History of Tufts College, 1854-1896Start, Alaric Bertrand
MOSES TRUE BROWN, A. M.
MOSES TRUE BROWN was born in Deerfield, New Hampshire, on the fourth day of March, 1827. His early education was obtained at home, where he fitted to enter the Junior Class of Dartmouth College at the age of seventeen. The death of his father, however, obliged him to relinquish the idea of a college course; and he at once became a teacher.
At the age of twenty-two he was elected Principal of a grammar school in Manchester, New Hampshire. From
|there he was called to the principalship of the High School at New Britain, Connecticut, and thence to the superintendency of the public schools of Toledo, Ohio.|
While at Toledo he was married, on July 9, 1863, to Miss Cora Barney, of Sandusky, and not long afterward accepted the position of literary critic in the publishing house of Sargent, Willson & Hinkle at Cincinnati.
In 1866 Mr. Brown was called to the chair of Oratory at Tufts, and began his work at the Hill in September of the same year.
During his term of service at Tufts, which lasted until October, 1890, Professor Brown was very popular among the students, and he made the standard of his department extremely high. The number of exceptionally fine speakers who appeared in the annual prize contests during his professorship bore witness to his teaching ability. In 1867 the college conferred upon him the degree of A. M.
While still at Tufts, Professor Brown was, from 1870 to 1874, teacher of elocution in the Boston public schools, a position in which he succeeded Lewis B. Monroe. In 1884 he opened the Boston School of Oratory, and it was in order to devote his entire energies to this that he resigned his position at Tufts in 1890. He was at once elected Professor Emeritus, Professor Maulsby assuming the active position.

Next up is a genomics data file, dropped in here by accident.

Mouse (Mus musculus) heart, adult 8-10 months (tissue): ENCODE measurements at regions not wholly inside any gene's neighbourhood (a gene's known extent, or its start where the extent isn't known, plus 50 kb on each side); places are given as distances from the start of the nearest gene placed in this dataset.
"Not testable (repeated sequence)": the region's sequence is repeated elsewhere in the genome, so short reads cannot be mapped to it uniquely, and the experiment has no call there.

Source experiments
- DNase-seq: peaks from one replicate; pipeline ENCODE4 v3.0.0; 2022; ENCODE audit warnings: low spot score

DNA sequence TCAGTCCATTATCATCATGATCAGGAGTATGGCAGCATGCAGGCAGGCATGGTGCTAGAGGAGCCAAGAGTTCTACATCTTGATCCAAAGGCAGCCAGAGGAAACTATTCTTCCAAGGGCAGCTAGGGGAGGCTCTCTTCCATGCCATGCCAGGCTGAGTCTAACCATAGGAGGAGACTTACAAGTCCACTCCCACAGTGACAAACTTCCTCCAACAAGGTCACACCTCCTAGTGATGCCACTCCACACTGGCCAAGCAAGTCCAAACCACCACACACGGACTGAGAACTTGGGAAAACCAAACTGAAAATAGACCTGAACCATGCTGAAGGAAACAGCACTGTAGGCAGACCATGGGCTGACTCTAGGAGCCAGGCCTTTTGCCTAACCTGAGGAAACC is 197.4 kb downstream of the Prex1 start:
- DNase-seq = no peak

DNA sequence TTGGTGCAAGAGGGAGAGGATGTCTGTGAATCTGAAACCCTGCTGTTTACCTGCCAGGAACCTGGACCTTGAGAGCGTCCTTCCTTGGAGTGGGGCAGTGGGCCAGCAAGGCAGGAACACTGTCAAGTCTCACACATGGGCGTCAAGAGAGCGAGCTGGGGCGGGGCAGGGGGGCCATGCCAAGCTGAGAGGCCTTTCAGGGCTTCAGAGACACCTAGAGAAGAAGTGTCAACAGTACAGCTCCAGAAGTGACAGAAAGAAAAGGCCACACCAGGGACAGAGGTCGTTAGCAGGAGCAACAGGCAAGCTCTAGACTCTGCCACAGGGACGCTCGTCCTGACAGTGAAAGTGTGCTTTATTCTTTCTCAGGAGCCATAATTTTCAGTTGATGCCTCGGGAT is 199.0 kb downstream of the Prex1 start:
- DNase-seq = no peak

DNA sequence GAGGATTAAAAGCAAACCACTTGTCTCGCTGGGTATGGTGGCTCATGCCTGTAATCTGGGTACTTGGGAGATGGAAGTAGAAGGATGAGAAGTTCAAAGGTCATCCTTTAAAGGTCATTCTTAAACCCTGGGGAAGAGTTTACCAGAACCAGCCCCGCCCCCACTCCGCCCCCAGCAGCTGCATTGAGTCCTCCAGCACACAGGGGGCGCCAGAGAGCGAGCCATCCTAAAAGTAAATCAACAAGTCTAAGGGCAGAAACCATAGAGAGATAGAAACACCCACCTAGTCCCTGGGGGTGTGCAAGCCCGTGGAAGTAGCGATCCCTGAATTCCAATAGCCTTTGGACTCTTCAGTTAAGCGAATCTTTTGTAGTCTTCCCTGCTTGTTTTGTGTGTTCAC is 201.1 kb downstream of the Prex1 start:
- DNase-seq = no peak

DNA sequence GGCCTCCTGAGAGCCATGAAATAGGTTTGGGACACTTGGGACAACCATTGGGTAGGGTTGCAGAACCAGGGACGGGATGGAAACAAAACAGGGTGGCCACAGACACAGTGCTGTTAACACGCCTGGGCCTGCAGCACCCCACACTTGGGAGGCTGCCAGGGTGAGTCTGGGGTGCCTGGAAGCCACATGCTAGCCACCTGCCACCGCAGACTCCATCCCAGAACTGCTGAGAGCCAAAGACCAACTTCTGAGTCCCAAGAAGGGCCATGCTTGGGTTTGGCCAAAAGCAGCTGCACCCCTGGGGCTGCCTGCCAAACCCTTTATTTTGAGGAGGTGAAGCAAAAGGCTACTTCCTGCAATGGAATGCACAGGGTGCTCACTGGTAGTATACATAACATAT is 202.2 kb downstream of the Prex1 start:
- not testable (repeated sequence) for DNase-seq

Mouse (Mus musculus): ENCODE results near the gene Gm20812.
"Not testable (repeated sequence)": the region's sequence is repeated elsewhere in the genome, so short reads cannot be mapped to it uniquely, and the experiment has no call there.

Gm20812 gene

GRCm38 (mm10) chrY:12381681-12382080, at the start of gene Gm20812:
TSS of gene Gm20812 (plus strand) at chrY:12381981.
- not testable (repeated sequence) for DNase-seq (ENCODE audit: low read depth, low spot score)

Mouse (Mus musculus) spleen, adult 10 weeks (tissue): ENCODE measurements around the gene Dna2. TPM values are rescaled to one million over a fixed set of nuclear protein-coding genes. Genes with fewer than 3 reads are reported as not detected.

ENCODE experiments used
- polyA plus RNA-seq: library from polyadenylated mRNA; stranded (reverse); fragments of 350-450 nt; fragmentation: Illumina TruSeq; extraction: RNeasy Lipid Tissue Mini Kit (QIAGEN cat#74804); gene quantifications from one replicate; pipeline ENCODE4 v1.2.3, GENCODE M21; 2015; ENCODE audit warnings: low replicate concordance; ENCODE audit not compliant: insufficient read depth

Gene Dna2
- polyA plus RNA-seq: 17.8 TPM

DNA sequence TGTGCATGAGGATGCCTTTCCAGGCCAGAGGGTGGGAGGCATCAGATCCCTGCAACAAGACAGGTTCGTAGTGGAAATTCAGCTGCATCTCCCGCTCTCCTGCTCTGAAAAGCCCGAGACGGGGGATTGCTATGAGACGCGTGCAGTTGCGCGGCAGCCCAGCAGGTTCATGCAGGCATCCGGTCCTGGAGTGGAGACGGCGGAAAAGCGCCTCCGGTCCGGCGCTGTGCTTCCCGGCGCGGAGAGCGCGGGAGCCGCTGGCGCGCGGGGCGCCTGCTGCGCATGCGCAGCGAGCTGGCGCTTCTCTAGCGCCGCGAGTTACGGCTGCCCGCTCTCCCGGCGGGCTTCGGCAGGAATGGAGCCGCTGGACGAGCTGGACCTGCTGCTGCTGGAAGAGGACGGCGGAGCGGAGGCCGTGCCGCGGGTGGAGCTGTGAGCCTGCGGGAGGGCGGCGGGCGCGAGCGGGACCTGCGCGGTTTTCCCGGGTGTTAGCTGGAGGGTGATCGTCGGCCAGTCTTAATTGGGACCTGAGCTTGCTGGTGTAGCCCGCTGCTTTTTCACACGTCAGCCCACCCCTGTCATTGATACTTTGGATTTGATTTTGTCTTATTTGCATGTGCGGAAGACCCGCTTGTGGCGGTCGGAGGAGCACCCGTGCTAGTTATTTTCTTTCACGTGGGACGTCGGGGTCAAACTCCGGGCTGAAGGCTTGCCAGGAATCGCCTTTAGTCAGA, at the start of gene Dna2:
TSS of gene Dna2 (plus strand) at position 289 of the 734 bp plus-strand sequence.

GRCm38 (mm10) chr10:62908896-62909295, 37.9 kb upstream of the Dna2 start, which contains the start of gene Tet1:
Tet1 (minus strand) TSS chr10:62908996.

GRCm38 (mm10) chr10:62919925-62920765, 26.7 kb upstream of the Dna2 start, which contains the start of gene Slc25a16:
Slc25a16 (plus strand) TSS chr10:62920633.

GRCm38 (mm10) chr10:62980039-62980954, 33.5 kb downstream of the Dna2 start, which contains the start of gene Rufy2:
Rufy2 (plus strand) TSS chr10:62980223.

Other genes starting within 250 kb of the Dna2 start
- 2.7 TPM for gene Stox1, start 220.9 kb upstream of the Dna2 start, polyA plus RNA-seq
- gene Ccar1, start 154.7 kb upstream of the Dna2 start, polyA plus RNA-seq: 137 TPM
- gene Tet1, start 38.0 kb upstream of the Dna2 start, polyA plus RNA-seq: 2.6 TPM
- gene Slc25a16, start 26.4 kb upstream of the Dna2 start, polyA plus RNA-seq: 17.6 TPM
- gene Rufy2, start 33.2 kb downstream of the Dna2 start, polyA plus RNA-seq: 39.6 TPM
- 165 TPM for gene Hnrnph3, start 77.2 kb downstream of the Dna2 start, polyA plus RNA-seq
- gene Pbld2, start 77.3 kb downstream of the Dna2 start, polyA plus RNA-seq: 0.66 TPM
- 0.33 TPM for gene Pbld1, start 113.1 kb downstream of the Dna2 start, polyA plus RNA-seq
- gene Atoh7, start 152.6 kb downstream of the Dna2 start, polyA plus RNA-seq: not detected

After making a notable success of the School of Oratory, Professor Brown decided, in 1894, to abandon it and go to the West, which he did, taking up his residence in Sandusky, the former home of his wife. There he is very successful giving various courses independently at different institutions, -a line of work for which extensive experience in Teachers' Institute courses in Maine, New Hampshire, Pennsylvania, and Ohio has eminently fitted him.
Professor Brown is the author of an able work entitled "The Synthetic Philosophy of Expression." He is President of the Joe Jefferson Dramatic Club of Sandusky,
|and has been prominent in the Central, Shakespeare, and Metaphysical Clubs of Boston, the New Hampshire Club, and several other organizations of a social and literary character. For many years, during his residence in Boston, he was wont to read Dickens's "Christmas Carol" before the Boston Young Men's Christian Union, an institution which he also often favored with lectures.|
Published by the Class of 1897. The original contains appendices with a directory of alumni, the college catalog, and the college charter. These were not included in this addition.
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